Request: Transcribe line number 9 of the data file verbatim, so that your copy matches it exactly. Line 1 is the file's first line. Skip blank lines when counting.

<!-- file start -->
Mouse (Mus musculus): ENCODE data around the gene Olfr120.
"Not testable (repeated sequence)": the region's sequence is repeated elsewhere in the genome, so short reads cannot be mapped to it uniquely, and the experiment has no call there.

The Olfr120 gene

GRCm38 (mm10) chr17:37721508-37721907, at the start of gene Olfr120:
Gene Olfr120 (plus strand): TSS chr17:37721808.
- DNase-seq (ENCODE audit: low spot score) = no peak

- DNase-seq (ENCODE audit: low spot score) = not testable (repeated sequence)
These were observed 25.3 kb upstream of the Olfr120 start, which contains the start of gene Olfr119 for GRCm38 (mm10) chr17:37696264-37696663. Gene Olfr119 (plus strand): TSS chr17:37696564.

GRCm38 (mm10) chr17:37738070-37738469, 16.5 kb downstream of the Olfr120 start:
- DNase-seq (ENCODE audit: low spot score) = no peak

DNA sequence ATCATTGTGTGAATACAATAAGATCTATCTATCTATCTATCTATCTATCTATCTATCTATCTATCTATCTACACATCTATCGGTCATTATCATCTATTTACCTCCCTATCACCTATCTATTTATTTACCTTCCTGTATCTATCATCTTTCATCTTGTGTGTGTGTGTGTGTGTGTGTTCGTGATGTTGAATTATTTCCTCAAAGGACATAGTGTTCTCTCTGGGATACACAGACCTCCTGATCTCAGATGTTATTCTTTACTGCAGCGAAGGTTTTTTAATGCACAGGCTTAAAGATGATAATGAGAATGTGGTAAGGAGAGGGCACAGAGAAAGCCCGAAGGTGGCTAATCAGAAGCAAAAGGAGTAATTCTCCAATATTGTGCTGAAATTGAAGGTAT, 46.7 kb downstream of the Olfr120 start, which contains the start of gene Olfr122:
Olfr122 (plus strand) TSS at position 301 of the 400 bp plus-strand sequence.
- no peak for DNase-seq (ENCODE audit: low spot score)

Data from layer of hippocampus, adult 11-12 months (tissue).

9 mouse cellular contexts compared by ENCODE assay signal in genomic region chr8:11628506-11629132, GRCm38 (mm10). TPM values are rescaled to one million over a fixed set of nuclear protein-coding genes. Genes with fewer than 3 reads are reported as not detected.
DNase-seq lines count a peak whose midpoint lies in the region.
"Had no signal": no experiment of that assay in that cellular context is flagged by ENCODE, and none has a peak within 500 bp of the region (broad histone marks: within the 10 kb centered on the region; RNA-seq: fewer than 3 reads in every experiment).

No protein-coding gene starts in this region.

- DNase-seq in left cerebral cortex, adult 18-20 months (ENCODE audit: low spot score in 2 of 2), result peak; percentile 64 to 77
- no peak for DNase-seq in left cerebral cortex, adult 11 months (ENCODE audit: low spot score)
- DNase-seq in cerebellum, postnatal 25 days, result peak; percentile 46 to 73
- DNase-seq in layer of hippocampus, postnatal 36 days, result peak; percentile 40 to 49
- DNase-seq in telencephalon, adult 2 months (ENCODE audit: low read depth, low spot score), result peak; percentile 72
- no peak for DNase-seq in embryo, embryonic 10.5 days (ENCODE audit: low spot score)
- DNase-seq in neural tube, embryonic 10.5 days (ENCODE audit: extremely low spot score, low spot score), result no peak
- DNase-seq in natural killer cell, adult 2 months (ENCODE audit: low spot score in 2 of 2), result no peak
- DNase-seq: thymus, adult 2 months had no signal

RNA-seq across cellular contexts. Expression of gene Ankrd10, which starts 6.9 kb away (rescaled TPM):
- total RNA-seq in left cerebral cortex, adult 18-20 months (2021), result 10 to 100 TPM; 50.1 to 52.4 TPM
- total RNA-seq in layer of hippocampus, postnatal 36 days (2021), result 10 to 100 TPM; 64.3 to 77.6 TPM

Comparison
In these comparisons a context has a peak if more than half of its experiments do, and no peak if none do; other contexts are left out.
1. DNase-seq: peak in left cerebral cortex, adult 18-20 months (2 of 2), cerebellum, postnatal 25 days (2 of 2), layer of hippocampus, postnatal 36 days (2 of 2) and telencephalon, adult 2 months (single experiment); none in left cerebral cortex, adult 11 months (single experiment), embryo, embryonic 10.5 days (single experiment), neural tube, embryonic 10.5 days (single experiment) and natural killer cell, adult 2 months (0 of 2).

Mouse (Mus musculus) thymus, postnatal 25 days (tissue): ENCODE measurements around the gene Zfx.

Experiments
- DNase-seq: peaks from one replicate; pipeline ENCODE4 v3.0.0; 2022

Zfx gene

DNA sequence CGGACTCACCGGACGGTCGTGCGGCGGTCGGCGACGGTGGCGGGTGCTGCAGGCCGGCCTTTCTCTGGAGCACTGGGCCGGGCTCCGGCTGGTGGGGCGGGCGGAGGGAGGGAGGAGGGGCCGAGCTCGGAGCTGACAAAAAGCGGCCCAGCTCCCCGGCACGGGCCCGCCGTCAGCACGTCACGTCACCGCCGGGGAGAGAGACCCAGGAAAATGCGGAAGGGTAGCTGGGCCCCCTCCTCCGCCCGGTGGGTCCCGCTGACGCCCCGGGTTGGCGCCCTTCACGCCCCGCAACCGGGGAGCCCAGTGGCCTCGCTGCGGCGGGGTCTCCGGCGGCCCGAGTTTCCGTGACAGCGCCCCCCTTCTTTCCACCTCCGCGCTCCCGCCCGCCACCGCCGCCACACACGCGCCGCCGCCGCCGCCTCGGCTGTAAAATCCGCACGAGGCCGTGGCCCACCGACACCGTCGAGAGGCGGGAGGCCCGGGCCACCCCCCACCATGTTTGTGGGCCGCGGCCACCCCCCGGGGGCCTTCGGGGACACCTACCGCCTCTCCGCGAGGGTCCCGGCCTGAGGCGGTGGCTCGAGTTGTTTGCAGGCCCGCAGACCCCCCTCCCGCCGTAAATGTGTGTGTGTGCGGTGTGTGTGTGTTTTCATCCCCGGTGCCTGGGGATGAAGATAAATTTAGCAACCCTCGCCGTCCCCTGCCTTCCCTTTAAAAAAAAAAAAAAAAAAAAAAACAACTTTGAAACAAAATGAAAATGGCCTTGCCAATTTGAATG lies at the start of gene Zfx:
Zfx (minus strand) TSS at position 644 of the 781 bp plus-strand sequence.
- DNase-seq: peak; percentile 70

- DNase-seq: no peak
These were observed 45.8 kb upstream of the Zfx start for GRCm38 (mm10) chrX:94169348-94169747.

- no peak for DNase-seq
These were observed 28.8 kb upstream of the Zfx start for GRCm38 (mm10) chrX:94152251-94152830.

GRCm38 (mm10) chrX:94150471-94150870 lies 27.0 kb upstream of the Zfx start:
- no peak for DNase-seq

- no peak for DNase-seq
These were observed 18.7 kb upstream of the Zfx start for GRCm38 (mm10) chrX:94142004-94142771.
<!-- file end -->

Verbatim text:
GRCm38 (mm10) chr17:37738070-37738469, 16.5 kb downstream of the Olfr120 start: